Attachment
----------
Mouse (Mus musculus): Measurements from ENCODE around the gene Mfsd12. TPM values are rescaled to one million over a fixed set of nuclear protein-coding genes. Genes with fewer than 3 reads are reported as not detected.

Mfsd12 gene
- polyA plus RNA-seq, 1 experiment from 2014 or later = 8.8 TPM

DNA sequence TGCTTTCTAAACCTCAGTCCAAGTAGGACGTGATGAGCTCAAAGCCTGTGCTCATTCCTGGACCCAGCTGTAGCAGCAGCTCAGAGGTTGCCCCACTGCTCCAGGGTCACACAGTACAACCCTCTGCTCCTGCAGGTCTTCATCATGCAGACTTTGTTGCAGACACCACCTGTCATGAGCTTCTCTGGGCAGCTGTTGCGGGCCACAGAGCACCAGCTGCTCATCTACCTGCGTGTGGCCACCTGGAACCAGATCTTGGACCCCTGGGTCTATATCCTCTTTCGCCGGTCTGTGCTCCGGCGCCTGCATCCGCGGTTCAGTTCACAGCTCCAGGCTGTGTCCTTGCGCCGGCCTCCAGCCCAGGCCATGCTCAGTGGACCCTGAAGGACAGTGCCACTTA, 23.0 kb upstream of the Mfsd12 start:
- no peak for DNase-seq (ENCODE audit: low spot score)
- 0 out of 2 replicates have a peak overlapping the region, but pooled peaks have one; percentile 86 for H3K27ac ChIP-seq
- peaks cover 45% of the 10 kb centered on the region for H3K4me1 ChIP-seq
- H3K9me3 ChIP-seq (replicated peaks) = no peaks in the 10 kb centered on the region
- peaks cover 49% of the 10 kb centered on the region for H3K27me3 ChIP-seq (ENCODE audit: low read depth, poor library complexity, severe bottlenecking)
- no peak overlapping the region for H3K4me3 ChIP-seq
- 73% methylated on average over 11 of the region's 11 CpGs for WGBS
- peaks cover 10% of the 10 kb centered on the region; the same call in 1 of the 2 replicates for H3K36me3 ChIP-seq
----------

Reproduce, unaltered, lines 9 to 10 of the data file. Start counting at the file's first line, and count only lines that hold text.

- peaks cover 49% of the 10 kb centered on the region for H3K27me3 ChIP-seq (ENCODE audit: low read depth, poor library complexity, severe bottlenecking)
- no peak overlapping the region for H3K4me3 ChIP-seq